Shana: Sure. So, they can go to our website, It has a summary of some of our services. I also encourage you to reach out to me, you know, my first name, [email protected]. I don’t mind giving out my email address. If you have any questions or concerns, I’m happy to hop on a call and kind of walk you through everything. I always try to do a demo of our tech portal for anybody who’s interested, because I really think, you know, that’s kind of, in addition to all the things we’ve talked about about how we’re kind of doing things differently, our tech portal is sort of a…it has that TAMP feeling, but it also has a social media feeling. It’s a nice little ecosystem where everything can exist in a way that’s really easy to communicate with our clients.

It also allows our clients to have access to things they would never have access to through their traditional offerings of technology in their tech stack, things like being able to do analytical work where you’re shorting and using leverage, being able to screen databases of hedge funds in, you know, alternative product. We have data sources where we screen for that kind of thing. And then we have our access platform there, where you can see our managers and get more information, see their research, and everything’s kind of in there. And, you know, I like to be able to show you that, show potential clients that, and there’s also a test drive function on our website, if you just wanna take a quick peek as well.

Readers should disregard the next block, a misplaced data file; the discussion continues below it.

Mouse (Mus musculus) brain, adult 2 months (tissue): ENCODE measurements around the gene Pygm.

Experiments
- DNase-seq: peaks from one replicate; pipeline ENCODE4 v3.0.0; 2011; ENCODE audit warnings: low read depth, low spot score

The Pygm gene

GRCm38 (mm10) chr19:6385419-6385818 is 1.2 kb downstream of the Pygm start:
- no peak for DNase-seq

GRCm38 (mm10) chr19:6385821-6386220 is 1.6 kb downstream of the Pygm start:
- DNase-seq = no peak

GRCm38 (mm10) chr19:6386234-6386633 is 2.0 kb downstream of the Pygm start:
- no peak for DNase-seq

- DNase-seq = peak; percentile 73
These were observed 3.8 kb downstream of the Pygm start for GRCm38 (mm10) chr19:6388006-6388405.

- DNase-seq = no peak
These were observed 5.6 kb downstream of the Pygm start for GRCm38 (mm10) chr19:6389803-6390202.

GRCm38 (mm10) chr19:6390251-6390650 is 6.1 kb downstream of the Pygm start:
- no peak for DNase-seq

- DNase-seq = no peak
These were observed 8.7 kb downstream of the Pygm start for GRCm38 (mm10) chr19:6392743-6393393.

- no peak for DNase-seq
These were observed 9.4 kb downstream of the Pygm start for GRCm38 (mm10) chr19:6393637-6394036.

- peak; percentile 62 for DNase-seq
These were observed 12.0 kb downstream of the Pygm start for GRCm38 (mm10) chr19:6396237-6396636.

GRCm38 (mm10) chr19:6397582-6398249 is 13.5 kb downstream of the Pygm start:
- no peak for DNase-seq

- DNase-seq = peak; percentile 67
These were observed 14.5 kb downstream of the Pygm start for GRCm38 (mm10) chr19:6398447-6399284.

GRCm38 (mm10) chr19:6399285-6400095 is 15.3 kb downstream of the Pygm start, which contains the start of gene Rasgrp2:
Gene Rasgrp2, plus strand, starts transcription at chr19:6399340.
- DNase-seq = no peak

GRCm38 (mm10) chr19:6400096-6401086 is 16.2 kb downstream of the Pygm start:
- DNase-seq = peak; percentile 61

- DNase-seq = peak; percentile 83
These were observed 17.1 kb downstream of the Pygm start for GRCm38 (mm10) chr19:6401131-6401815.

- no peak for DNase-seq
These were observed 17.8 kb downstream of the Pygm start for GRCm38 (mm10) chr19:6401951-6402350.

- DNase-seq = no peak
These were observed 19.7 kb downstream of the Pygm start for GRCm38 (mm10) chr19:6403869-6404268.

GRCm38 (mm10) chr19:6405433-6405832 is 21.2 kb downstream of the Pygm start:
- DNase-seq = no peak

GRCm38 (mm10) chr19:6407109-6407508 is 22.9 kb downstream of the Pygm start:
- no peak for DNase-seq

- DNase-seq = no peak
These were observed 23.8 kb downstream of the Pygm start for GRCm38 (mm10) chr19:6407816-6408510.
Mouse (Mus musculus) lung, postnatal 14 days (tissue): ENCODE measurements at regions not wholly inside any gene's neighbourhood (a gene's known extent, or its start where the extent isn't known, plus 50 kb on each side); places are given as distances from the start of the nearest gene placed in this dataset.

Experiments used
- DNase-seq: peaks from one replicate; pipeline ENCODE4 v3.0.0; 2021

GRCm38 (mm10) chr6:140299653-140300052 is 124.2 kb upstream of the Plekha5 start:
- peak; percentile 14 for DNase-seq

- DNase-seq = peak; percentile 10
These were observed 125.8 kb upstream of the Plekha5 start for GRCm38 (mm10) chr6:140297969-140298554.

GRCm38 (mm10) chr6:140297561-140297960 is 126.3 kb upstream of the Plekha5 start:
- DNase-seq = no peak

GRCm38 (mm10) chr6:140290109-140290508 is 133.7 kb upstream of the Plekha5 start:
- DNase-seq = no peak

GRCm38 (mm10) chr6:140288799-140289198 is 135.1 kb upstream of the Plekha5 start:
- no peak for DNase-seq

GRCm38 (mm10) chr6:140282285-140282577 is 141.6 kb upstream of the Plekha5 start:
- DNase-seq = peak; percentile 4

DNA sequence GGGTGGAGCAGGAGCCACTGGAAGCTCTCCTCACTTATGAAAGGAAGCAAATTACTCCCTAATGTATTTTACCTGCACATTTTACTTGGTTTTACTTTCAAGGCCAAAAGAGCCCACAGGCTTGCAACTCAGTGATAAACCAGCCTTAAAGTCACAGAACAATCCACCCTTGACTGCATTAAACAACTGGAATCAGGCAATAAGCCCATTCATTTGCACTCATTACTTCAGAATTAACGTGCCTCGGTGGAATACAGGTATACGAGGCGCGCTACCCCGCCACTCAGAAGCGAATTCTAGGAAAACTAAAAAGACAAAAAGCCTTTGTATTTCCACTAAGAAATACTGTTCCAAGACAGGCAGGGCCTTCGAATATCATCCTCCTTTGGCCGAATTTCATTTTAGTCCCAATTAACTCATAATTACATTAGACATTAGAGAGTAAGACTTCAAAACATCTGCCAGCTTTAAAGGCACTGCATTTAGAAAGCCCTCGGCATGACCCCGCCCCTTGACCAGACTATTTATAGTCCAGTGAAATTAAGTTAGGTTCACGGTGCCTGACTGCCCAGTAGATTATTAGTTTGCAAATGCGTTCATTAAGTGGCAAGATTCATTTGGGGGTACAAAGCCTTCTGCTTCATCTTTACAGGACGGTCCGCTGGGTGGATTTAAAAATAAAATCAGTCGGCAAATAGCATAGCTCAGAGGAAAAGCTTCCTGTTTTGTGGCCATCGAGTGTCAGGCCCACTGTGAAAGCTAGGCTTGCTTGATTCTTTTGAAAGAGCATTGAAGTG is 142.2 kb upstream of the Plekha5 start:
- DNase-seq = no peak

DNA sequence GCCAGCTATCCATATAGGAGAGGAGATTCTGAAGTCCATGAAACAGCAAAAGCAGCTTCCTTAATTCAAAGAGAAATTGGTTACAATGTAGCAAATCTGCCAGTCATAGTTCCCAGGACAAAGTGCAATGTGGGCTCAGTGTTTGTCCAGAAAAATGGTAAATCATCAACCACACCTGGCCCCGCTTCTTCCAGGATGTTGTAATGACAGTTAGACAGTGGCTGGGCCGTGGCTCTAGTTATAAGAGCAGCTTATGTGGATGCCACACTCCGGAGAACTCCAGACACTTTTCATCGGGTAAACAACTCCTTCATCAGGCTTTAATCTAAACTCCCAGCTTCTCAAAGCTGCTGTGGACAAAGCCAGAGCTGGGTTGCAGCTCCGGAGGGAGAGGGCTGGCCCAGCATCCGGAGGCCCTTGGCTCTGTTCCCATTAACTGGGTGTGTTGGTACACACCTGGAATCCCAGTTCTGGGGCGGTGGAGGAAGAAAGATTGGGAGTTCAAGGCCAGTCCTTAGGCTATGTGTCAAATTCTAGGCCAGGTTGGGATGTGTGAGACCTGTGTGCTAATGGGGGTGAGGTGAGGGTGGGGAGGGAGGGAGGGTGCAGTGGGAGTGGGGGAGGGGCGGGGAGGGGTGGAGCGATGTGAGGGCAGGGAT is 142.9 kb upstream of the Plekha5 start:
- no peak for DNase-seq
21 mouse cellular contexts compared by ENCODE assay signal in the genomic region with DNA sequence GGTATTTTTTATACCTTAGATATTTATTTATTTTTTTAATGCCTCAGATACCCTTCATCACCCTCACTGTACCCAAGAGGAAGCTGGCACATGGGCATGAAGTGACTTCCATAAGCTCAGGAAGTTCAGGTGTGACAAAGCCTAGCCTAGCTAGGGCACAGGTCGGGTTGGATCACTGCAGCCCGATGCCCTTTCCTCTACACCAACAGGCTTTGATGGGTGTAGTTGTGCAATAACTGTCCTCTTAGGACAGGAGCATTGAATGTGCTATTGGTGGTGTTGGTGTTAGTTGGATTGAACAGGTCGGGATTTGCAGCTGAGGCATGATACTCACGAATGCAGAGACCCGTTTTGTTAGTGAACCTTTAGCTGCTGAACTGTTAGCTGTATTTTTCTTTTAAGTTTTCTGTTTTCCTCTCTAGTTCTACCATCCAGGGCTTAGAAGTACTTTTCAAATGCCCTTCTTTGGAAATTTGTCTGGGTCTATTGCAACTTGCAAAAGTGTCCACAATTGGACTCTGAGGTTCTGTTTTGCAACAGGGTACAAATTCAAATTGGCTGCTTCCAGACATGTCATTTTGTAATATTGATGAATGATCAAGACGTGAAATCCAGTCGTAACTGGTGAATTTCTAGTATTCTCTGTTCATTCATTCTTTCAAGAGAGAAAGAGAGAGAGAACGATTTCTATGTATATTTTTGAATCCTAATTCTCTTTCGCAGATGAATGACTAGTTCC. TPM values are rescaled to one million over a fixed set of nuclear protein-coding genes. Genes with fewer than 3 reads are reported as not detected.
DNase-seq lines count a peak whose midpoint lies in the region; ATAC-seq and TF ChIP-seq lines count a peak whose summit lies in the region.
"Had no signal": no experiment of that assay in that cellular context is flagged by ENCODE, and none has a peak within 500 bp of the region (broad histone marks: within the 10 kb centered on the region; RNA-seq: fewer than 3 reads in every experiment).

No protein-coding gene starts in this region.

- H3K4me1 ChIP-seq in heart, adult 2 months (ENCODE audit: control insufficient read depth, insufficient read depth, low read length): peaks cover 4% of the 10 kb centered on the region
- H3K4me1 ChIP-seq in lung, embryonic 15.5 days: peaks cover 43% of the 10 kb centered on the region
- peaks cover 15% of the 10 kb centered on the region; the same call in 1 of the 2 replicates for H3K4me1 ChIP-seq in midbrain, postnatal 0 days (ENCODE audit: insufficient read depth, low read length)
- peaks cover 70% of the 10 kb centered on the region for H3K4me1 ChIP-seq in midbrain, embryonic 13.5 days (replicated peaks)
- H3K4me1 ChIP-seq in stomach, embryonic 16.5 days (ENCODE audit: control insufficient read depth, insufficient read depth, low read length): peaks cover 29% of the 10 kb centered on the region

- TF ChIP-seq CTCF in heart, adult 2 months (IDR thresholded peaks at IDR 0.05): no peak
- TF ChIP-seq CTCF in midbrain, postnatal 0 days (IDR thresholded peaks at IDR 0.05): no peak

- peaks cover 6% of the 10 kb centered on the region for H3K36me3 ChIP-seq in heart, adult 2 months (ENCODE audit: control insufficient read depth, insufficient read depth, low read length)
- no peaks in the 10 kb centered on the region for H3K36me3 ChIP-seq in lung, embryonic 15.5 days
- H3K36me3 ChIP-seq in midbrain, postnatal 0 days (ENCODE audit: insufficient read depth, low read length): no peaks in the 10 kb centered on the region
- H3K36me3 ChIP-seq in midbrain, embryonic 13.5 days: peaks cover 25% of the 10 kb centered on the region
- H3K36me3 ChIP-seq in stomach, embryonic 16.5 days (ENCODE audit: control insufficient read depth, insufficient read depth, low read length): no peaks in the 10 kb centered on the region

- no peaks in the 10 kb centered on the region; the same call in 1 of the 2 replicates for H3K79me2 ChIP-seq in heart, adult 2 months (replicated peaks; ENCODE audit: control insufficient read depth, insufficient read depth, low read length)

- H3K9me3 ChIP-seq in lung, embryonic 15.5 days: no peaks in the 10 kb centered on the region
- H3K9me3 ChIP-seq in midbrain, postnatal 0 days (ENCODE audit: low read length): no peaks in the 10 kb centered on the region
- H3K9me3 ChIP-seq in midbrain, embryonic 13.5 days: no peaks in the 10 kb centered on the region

So, that’s how you can find us. Go to our website, email me. I’m happy to set up a quick call, walk you through a demo, and see if there’s ways that we can help you and your clients. I really think that the services we’re offering are scalable because of technology, but we’re able to offer a really white-glove experience, where we can be your trusted technical expert, to make your lives easier with your clients because we hear time and time again from advisors that the number one reason that they’re not in this space is what we talked about in the beginning, “I don’t wanna invest in something I don’t understand.” But this is of value. This is a way to set yourself apart from your general competition, and we wanna be that partner that helps you get educated yourselves, but serves as that technical expert along the way.

Andy: I love it. Shana, I love your energy and just willingness to share your knowledge freely. And I’ll be sure to link to all of those resources and your website in our show notes as well, so listeners can easily get in touch with you. And thanks again for joining the show today.

Shana: Thank you.

Andy Hagans
Andy Hagans

Andy is a co-founder of WealthChannel, which provides education to help investors achieve financial independence and a worry-free retirement.

He also hosts "WealthChannel With Andy Hagans," a podcast featuring deep dive interviews with the world’s top investing experts, reaching thousands of monthly listeners.

Andy graduated from the University of Notre Dame, and resides in Michigan with his wife and five children.